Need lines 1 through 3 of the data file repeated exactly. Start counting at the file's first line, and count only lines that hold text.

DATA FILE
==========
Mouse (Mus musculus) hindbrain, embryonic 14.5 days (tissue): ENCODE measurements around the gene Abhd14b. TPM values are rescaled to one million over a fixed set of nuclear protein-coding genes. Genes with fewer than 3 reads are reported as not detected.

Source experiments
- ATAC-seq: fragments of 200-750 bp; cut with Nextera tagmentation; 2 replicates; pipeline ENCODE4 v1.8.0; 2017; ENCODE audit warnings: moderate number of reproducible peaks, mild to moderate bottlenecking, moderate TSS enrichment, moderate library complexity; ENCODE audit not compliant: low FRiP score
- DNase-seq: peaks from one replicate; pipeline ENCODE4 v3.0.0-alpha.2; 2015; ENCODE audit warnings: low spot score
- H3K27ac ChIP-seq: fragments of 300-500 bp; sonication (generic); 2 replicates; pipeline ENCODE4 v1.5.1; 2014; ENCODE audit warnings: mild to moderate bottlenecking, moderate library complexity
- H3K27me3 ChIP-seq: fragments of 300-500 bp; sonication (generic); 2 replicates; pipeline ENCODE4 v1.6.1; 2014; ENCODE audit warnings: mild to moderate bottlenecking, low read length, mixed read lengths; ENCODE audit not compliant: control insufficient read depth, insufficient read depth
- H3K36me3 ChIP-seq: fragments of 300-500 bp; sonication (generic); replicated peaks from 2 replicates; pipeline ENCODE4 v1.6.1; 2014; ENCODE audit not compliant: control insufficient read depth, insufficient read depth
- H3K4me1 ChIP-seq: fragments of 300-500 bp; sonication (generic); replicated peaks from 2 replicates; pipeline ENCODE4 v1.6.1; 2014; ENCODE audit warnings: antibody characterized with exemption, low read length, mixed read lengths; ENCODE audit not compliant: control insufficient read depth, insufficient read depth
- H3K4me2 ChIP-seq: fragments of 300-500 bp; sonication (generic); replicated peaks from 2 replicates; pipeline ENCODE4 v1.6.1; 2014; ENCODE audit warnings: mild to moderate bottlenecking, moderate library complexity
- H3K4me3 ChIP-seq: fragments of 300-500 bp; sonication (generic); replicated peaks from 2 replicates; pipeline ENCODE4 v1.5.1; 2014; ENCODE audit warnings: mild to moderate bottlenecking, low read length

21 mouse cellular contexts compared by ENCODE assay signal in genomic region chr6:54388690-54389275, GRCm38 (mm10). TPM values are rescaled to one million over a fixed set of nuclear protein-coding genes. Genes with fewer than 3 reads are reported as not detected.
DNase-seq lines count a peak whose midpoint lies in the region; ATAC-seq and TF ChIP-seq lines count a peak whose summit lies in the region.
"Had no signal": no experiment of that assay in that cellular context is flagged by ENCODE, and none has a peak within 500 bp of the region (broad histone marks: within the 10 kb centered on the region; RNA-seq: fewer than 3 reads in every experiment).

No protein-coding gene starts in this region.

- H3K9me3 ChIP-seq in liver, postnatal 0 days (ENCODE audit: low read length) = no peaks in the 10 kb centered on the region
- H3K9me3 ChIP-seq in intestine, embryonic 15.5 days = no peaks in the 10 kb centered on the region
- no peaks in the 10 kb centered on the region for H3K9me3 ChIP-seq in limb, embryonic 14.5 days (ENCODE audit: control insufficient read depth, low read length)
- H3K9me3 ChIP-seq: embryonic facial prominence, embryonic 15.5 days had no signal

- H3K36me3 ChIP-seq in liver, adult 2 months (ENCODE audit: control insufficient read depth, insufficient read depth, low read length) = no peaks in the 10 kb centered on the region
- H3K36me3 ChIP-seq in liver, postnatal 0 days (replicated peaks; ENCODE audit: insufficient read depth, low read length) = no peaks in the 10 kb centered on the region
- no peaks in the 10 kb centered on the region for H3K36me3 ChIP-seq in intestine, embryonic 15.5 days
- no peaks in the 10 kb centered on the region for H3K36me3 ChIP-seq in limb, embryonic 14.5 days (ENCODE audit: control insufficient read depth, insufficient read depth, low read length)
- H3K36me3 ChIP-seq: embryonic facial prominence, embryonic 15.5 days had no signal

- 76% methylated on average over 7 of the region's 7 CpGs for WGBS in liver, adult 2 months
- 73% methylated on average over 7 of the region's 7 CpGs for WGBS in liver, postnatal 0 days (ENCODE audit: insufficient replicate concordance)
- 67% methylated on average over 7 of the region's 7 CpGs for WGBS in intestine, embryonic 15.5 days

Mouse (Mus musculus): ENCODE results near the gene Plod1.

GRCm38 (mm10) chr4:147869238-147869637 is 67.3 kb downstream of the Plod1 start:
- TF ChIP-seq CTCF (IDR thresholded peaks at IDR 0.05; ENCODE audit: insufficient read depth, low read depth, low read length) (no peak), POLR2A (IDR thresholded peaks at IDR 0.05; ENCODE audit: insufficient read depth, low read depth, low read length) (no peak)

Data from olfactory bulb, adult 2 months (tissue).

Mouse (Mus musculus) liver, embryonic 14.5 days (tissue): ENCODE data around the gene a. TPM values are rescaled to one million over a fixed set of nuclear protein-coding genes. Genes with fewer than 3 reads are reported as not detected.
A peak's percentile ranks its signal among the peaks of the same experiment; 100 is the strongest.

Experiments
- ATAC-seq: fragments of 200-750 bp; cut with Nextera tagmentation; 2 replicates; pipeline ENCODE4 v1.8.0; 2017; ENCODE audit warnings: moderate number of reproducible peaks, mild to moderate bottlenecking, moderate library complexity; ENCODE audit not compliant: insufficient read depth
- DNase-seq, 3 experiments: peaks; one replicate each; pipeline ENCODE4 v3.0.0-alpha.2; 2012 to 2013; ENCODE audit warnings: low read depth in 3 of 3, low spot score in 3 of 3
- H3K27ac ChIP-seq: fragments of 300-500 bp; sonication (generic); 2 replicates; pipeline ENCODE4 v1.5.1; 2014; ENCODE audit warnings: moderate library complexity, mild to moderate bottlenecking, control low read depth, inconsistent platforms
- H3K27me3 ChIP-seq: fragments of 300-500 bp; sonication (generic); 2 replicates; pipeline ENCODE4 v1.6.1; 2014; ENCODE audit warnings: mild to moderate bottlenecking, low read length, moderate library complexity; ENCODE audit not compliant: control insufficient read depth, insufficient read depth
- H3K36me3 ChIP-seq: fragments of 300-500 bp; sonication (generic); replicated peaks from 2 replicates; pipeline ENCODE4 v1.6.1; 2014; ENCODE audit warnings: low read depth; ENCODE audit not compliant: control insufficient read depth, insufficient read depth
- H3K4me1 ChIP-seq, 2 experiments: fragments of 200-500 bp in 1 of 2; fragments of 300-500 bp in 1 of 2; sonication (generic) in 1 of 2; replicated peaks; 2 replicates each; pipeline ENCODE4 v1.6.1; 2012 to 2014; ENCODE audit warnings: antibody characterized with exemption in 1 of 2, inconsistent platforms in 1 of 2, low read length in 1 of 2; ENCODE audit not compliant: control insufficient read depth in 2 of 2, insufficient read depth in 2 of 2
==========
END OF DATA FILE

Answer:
Mouse (Mus musculus) hindbrain, embryonic 14.5 days (tissue): ENCODE measurements around the gene Abhd14b. TPM values are rescaled to one million over a fixed set of nuclear protein-coding genes. Genes with fewer than 3 reads are reported as not detected.

Source experiments
- ATAC-seq: fragments of 200-750 bp; cut with Nextera tagmentation; 2 replicates; pipeline ENCODE4 v1.8.0; 2017; ENCODE audit warnings: moderate number of reproducible peaks, mild to moderate bottlenecking, moderate TSS enrichment, moderate library complexity; ENCODE audit not compliant: low FRiP score